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Empowering Young Professionals Through Empathy


Many people call Millenials and Generation Z the trophy generations. Our system of extrinsic awards, trophies and other mechanisms, have created generations of those who crave certainty and depend on external motivators.


Not wanting to hurt anyone's feelings and in an effort to build young people up, even when they didn't accomplish anything significant, we gave out trophies, accolodates, prizes and other pats on the back, that were sometimes earned and sometimes provided so that no one went away sad. I am all for lifting people's spirits, so, to be clear, I am not heavily criticizing these efforts (as I am sure I might have partaken in this activity from time to time as my child grew up), but what has this done to those children who are now adults?


When you have been acknowledged your whole life whether you did something special or not, you come to expect it. Think about it. You are in 3rd grade and you particpate in a sports day event. You are athletically untalented, but you completed the three events you were assigned without throwing any attitude, even though you finished last place in every event. At the end of the day, you get a good sport award. Shouldn't we expect children to behave in all school events whether they are good at them or not? Those that are not fantastic writers don't get a good sport award for participating in the writing assignment. After some 20 years of this type of response to mediocre, non problematic performances, you come to need it. It says you have been acknowledged as meeting expectations.


Possibly more importantly, we grow up in a world where extrinsic rewards and markers of success are readily available. You get good grades for doing a good job. High SAT scores mean you have aptitude. Scholarships show that someone else values your previous and future contributions. You won the race and are going to compete in the state competition; your artwork was accepted into the county's art show, or you just got accepted into the statewide entrepreneurship competition for your proposal on getting rid of plastic bags. The truth is that success post school is more complicated, nuanced and ambiguous. We yearn for the days when we were given a trophy for showing up with a good attitude, and there were ribbons for our performances, assessments to show our progress, and report cards every marking period. Anecdotally, I teach a class where students design their own class, including the structure for determining performance. They could choose anything or no mechanism at all, but they typically, after much debate, still choose traditional grades. They want a process that seems fair and provides expectations for achievement. We yearn for straightforward purposes where we understand what we need to do to cross the finish line.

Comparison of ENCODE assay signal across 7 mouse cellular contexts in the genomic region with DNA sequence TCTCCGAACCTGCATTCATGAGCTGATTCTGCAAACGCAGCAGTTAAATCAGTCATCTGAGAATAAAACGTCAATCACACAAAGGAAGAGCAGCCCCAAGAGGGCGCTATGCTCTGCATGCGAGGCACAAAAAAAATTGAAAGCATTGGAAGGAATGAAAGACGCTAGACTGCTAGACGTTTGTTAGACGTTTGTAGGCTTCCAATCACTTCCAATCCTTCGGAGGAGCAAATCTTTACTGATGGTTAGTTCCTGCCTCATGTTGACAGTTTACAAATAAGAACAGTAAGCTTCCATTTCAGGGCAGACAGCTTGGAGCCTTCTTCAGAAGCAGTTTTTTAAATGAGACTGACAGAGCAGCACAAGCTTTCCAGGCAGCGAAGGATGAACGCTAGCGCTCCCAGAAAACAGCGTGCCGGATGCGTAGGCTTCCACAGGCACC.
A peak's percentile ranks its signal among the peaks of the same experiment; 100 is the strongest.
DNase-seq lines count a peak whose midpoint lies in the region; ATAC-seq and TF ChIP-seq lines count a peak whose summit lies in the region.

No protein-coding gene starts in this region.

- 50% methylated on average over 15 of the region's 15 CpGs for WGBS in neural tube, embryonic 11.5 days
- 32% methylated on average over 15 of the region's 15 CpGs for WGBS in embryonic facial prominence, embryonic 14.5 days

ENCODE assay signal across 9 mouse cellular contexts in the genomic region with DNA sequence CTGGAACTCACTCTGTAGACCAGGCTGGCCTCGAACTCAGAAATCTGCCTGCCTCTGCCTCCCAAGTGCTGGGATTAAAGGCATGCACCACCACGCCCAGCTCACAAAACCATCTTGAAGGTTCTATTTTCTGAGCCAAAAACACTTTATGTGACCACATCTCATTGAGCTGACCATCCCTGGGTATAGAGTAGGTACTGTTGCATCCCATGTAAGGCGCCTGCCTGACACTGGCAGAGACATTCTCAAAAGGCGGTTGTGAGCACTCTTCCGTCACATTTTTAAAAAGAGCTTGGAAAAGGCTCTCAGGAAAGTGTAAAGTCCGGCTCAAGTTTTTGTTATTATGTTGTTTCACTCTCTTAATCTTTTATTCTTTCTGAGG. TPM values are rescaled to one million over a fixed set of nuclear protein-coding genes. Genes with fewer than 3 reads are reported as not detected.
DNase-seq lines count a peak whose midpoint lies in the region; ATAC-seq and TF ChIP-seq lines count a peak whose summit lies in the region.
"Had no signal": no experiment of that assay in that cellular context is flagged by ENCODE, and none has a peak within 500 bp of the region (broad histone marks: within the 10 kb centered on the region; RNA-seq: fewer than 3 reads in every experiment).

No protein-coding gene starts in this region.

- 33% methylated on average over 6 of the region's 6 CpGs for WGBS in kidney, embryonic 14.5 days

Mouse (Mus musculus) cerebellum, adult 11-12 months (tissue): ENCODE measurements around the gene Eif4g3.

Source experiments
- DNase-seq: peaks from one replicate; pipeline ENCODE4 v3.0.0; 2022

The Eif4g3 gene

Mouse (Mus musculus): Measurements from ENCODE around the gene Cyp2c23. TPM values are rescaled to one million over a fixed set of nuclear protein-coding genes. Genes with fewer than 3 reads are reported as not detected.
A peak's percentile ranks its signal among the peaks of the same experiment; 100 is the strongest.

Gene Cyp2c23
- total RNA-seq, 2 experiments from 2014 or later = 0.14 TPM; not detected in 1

This is a two fold issue. Not understanding whether or not you are doing a good job or having other performance indicators, can lead to ambiguety that leads to frustration. It can also create a lack of purpose (especially for those that are used to chasing a tangible carrot). Both frustration and lack of purpose affects motivation, engagement and overall success.


The truth is our young professionals may be less entitled than they are scared. Scared that they are doing it wrong, that they don't understand what is expected of them, that they might get fired. When they feel that unease, they don't know what to do with it. Could this be the reason this generation is known for hopping from job to job? Are they looking for the boss who will take away that anxiety, the anxiety that they aren't enough? After all, vulnerability expert Brene Brown tells us that we all fight against this fear that we are not good enough, not special enough. Not knowing if we living up to expectations, or worse, not understanding the expectations, provides ambiguety that is unsettling. Living with ambiguety is difficult, especially for over achievers who want to get it right and feel motivated all the time.


The bottom line is that while young professionals cannot expect the positive reinformcement that many of them received growing up, they do have a right to expect open communication with their supervisors and colleagues. In fact, "20-somethings and early 30-somethings want feedback from supervisors more frequently than any other generation in the workforce." Once we have hired someone that we believe to be a good fit, we should ensure our supervisors and colleagues are trained to support them. Anything less is a waste of time, human potential and financial resources. The Society for Human Resource Management states that the average cost to hire an employee is $4,129 Every worker has a right to know what is expected of them, and they should get mentored when they fall short of expectations. When they have hit it out of the park, it would be wise to acknowledge this and explain why this was a huge success. This fosters learning which allows behaviors to be reinforced and repeated. No one wants to be baraged by questions; it is important for all employees to, at least, try to figure things out on their own. It is equally important that new employees have someone reliable to bring their questions to without feeling like they are being a nuisance. In shared vision, it would optimal for supervisors and new employees to discuss expectations and assessment mechanisms, and there should be regular meetings to discuss progress so the employee knows that all parties are invested in their success (and these mechanisms aren't just for show); this builds trust. In trust, frustration lessens and motivation increases. If Millennials and Generation Z employees are bought into a company in empathy with who they are and why, they can be supported to be their best selves. Once again, Endgame Empathy!



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